Caroliner, Chris Corsano, Thrones, Haptic | Empty Bottle | Rock, Pop, Etc | Chicago Reader
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Caroliner, Chris Corsano, Thrones, Haptic 

When: Wed., Sept. 9, 9 p.m. 2009
Price: $15, five-day pass $50.
If I told you that percussionist CHRIS CORSANO is equally persuasive playing ultradetailed free improv with Evan Parker, scorched-earth electric raga jams with Mick Flower, and primal dance beats with Bjork, I’d be telling the truth but selling him short. His excellent 2006 solo album, The Young Cricketer (reissued last year on Family Vineyard), covers still more ground—he’s also a hell of a one-man band. Augmenting his drum kit with a heap of odds and ends—kitchen implements, a violin, a couple bows, saxophone mouthpieces blown into plastic tubes—he creates scalding Tony Conrad-like string assaults, intricate layered gamelan-style patterns, reed-and-percussion freak-outs that sound like something lifted off a forgotten ESP free-jazz record, and a delicate collage of chiming and rustling you could almost mistake for a surreptitiously recorded tea ceremony. Corsano is also great to watch—sometimes a marvelous vision of fluid and purposeful motion, sometimes an outrageous ham. —Bill Meyer

Bassist Joe Preston is at heart a lone ranger. He’ll throw his lot in with a band for a while—often helping it in ways we don’t fully appreciate till he’s gone—but he always ends by riding off into the sunset, leaving us asking, “Who was that occasionally bearded man?” Over the years the beneficiaries of his bassitude have included Earth, the Melvins, High on Fire, and Harvey Milk, but his natural environment—his Fortress of Solitude, if you will—is the one-man project THRONES. Preston writes slowly, and the most recent new Thrones album was almost a decade ago. Thankfully, he finds other outlets: the latest is Cerberic Doxology (Anthem/Discourage), a monster drone piece he did with Portland-based sound wizard Daniel Menche. The CD version, which came out last year, is a “Dual Disc” with a DVD on the flip; the brand-new vinyl version has the music from the CD on one side and 20 locked grooves on the other. Preston may come and go like a tumbleweed, but you can keep his music playing till your turntable gives out. —Monica Kendrick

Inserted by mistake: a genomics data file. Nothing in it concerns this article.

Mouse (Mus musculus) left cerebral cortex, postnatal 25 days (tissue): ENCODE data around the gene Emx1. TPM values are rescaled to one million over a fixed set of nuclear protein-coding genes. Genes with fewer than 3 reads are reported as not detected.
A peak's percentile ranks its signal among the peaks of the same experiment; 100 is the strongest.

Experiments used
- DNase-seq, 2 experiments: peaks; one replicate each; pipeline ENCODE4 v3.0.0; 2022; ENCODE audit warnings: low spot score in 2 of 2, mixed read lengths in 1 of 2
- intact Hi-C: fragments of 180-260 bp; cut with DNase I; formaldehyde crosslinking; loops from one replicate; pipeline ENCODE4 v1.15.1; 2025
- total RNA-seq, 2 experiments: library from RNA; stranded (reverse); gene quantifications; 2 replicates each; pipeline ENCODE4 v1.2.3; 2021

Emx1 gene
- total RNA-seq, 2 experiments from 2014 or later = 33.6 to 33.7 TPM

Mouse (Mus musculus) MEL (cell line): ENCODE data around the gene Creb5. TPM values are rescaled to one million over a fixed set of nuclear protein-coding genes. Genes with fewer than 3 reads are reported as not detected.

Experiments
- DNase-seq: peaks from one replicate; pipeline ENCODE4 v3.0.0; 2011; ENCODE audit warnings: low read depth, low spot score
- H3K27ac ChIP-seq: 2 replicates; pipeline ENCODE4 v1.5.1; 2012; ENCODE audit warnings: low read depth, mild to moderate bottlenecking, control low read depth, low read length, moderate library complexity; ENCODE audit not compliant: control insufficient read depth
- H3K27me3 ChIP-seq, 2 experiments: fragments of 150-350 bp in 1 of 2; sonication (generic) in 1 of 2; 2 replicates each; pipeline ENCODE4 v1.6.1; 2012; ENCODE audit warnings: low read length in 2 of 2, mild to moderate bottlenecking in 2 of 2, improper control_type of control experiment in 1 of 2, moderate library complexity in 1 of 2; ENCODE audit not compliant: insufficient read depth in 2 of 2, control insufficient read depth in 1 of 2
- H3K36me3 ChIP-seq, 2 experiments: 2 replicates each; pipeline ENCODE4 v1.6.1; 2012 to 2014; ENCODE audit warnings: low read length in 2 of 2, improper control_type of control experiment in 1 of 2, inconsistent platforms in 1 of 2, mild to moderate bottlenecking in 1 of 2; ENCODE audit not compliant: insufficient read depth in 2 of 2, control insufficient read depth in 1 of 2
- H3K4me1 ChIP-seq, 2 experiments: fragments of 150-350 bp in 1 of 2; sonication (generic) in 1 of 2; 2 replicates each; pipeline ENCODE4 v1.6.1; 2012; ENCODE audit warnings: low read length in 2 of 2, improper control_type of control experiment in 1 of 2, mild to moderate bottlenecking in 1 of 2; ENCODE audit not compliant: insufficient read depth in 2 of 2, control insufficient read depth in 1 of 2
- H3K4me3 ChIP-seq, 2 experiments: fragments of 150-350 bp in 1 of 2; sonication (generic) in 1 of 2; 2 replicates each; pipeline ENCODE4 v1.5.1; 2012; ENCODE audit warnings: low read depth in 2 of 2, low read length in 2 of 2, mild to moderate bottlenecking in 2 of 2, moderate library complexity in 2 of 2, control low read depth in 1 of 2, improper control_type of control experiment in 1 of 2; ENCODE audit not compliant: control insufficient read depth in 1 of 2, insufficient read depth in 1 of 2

This is the first night of Adventures in Modern Music. Caroliner headlines; Corsano, Thrones, and Haptic open.

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